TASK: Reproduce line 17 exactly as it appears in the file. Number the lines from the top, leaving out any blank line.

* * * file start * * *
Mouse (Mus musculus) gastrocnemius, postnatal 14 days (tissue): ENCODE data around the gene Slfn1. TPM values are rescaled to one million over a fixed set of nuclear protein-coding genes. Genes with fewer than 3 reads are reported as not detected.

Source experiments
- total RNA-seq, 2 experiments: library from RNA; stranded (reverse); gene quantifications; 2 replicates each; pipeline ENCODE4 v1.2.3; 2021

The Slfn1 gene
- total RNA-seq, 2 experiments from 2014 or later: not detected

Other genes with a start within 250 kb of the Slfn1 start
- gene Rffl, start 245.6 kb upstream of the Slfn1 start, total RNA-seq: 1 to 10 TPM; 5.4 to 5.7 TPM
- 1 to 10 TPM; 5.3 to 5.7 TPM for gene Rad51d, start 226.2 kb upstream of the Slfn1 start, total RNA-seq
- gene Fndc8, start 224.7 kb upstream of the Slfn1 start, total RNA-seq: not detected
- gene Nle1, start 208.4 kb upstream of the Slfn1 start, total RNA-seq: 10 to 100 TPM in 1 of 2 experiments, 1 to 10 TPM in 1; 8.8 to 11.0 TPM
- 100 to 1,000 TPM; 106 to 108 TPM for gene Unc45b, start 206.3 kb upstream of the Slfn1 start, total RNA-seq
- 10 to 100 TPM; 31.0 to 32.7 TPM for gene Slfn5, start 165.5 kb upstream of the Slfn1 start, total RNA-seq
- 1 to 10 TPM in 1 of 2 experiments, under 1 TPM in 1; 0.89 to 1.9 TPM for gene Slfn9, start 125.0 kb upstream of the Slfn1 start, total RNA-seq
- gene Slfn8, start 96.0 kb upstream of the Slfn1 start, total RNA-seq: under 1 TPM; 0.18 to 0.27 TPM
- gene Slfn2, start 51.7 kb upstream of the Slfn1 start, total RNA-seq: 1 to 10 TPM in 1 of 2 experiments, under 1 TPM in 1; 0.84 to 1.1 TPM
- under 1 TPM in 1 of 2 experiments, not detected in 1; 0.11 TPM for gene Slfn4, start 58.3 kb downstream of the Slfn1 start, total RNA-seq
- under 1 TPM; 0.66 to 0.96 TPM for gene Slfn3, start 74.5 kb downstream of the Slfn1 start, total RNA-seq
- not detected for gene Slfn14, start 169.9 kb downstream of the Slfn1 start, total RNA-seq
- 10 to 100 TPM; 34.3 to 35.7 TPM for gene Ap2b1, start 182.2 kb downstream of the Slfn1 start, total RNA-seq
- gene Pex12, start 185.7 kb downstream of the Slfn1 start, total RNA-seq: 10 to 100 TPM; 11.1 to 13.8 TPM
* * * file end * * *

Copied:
- under 1 TPM; 0.66 to 0.96 TPM for gene Slfn3, start 74.5 kb downstream of the Slfn1 start, total RNA-seq